During the show, a virtual master axis running in the CPU 317T is synchronized with the time code of the master show control system, which is multi-cast over Ethernet using the user datagram protocol (UDP). The master axis then drives the 12-motion axes through virtual-gear synchronization where speed and direction of each axis is calculated from its respective motion profile represented as cam disks. Using virtual gears and cam disks, all axes of the two birds are able to move like clockwork, producing smoothly choreographed motions.
It’s show time
To protect the two 80-ton birds from colliding with each other at high speed, even in the event of a system failure, the CPU 416F system’s extremely fast processing speed can evaluate feedback signals from redundant and SIL-rated position sensors on each motion axis. The processor compares the feedback values with the reference values contained in a 15,600-point interpolation model derived from the actual baseline model. The safety limit of each axis is set individually and stored in a safety database.
During the show, the master-axis coordinates are sent from the CPU 317T to the CPU 416F in real time, and deterministically, via high-speed Profinet I/O communication service. Upon receiving the master-axis coordinates, the CPU 416F derives the reference coordinates of each of the 12 motion axes from the interpolation model. The actual feedback values and the reference values are compared. If the deviation of the two sets of values is greater than the limits defined in the safety database, the CPU 416F sends a signal to the CPU 317T to stop all motion axes in a controlled manner. Only after a safety timer has lapsed does the CPU 416F send a signal directly to the final-stage isolators to isolate power from the motion actuators.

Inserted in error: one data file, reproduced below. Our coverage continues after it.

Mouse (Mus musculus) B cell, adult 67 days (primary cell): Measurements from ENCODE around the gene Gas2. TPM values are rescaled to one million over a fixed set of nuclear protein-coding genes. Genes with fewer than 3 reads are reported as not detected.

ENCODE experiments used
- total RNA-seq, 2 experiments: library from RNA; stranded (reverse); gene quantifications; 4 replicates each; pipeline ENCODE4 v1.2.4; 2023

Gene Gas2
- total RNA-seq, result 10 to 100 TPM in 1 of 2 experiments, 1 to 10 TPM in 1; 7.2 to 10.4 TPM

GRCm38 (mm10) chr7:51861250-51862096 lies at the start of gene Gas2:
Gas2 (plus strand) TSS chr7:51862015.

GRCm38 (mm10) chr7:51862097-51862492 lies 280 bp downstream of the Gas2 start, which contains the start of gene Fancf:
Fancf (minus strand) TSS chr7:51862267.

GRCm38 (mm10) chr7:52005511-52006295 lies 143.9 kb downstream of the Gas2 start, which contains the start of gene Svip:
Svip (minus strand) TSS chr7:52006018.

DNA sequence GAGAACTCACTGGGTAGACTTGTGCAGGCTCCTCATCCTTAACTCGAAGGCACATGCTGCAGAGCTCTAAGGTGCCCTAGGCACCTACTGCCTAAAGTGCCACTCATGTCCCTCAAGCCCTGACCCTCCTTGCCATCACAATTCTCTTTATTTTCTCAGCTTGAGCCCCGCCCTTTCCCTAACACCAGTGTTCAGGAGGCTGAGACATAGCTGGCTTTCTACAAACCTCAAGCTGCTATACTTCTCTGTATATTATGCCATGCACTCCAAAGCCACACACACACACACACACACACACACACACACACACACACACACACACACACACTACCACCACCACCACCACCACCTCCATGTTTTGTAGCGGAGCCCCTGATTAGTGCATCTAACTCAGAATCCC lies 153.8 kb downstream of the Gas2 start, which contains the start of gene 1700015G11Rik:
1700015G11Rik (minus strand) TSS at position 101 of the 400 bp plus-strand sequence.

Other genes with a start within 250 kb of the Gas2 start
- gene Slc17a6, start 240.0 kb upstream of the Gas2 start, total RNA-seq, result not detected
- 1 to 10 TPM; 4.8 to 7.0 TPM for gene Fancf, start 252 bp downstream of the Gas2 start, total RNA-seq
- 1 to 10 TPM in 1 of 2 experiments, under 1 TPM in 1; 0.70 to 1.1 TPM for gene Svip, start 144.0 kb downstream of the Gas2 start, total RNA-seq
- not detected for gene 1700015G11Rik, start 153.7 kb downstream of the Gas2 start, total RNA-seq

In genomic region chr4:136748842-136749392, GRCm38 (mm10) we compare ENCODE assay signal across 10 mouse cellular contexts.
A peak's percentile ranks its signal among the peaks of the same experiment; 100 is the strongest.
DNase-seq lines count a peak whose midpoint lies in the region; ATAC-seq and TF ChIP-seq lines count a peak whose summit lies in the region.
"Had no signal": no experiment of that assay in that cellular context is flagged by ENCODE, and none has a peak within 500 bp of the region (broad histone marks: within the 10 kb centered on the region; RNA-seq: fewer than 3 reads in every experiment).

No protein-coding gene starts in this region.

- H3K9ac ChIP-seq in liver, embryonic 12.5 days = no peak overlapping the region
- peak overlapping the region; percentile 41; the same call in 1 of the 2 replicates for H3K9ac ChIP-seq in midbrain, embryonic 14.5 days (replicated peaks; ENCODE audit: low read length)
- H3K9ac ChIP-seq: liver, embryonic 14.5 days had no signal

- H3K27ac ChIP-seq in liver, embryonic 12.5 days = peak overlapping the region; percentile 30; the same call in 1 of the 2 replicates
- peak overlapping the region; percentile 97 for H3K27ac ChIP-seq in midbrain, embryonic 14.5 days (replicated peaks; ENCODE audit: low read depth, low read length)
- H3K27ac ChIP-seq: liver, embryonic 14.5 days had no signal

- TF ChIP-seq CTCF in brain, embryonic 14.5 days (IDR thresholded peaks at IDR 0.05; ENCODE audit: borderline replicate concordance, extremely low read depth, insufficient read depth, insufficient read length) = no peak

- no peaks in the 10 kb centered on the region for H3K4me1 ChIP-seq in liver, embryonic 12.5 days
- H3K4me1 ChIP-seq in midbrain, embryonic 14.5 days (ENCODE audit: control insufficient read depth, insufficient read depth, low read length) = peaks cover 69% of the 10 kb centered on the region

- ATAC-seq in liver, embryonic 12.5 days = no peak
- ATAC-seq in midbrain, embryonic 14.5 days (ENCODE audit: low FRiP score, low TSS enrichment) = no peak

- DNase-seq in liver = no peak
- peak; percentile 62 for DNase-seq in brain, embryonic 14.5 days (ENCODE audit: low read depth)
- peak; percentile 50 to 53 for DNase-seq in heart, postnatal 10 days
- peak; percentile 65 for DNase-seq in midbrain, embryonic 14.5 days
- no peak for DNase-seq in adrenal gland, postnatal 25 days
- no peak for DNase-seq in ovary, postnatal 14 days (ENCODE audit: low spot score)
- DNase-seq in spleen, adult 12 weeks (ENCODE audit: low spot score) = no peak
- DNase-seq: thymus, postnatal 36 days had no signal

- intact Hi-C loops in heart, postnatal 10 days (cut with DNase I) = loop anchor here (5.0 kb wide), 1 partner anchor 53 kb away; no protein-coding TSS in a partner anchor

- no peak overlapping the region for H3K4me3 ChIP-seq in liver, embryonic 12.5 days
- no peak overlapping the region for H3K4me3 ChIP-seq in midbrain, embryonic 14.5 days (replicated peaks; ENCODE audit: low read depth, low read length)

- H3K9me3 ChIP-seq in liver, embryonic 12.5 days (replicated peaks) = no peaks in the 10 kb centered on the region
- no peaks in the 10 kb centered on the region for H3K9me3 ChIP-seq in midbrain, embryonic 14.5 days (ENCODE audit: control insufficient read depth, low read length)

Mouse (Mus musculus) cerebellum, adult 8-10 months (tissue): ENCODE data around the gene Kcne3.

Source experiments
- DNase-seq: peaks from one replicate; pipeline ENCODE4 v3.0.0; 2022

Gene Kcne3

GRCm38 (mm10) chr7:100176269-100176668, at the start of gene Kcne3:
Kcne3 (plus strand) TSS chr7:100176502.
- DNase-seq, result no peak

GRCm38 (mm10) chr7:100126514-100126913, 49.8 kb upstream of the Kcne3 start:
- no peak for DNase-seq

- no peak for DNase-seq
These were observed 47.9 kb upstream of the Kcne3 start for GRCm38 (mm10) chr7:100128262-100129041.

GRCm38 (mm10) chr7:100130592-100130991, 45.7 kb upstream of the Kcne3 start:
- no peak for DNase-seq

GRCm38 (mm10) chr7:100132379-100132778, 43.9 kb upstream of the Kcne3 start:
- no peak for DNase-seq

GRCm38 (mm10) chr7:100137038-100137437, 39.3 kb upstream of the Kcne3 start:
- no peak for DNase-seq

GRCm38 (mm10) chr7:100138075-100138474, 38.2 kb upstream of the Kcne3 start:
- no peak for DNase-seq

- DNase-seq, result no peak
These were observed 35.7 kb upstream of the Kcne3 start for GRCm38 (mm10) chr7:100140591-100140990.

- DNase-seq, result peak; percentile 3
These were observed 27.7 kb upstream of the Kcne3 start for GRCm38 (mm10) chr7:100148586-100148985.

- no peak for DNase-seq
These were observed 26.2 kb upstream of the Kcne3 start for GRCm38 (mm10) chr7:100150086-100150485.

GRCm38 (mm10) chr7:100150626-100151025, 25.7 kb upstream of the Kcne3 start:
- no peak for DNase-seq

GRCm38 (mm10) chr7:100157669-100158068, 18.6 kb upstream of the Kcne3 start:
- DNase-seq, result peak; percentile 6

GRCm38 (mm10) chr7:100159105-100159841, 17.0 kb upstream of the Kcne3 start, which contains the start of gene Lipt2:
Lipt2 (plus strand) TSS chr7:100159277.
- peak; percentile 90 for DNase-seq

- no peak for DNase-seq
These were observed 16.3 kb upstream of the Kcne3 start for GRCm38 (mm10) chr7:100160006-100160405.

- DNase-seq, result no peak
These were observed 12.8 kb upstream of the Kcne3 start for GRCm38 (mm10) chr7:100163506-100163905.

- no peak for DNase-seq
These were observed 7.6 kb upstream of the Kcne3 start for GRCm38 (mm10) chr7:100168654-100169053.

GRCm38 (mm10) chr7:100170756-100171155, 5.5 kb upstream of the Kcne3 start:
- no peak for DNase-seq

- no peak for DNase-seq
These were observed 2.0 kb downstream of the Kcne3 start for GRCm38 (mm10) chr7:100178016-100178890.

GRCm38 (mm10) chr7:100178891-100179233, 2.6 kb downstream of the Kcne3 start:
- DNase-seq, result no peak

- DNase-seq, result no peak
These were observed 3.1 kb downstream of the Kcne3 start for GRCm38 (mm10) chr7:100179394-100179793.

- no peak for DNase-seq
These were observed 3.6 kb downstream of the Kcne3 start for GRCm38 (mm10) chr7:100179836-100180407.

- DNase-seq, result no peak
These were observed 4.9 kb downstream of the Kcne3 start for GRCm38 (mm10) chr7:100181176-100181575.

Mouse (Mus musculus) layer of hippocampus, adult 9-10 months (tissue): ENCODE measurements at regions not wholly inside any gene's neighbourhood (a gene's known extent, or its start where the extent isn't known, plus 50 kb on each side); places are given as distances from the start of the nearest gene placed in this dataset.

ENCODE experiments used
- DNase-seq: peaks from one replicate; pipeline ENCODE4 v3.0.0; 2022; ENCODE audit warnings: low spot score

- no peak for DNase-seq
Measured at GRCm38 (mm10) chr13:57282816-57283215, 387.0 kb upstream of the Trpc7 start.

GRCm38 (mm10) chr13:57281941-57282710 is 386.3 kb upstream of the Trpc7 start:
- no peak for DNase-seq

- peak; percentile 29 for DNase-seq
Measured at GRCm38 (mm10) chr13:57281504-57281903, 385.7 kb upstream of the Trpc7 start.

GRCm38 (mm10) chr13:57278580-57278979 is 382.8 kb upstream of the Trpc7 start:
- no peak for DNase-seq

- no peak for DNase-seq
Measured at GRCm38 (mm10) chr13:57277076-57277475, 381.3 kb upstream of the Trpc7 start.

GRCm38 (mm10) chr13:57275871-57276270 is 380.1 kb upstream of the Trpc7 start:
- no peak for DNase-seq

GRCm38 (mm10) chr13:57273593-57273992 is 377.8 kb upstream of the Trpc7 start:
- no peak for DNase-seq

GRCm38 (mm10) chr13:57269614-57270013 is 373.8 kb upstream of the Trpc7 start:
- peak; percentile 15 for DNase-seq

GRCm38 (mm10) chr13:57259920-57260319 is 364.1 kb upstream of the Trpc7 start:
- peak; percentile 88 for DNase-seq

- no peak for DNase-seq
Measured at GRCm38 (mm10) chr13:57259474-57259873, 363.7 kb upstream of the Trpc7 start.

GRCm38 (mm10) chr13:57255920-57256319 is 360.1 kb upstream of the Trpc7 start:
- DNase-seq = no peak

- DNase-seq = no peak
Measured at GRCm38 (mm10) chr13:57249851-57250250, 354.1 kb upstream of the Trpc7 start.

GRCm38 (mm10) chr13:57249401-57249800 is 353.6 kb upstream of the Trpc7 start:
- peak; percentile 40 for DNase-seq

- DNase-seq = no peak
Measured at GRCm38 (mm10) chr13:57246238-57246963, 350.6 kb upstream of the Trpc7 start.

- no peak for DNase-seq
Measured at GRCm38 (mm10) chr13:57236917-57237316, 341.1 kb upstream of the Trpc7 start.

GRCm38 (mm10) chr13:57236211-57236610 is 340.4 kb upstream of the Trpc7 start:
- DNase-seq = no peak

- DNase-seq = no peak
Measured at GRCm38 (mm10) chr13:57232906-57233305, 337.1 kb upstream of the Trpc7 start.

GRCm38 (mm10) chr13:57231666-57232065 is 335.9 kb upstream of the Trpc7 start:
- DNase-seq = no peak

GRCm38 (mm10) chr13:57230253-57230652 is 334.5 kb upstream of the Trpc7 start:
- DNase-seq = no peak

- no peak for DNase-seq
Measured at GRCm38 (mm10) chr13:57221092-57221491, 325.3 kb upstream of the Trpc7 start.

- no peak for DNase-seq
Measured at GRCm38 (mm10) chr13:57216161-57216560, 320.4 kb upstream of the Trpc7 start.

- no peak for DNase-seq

“The Crane Dance is going to be an iconic and exuberant masterpiece showcasing the mastery of presenting performing arts through the world’s best technology,” said Ms. Andrea Teo, VP of entertainment at Resort World Sentosa. “Developed over 36 months and taking 800,000 man-hours to create and perfect, our biggest challenge was to have these giant steel cranes achieve the gracefulness of their real counterparts in the wild, and I am confident they will not disappoint.”
The Crane Dance extravaganza opened on Christmas day of 2010 and is a free nightly show located at the waterfront of Resorts World Sentosa.
Eric Tam is cofounder of ITMation Ltd, serving the process industries and the themed entertainment industry. ITMation is also a Certified Solution Partner of Siemens Automation.
Eric Tam of Hong Kong obtained his Bachelor of Engineering and Computing degree from Monash University Australia in 1996 and became a PROFIsafe Certified Designer in 2008. Together with his father he founded ITMation Limited in 2000, serving the process industries. In 2007, ITMation began serving the themed entertainment industry through its relationship with Birket Engineering. ITMation Limited is also a Certified Solution Partner of Siemens Automation.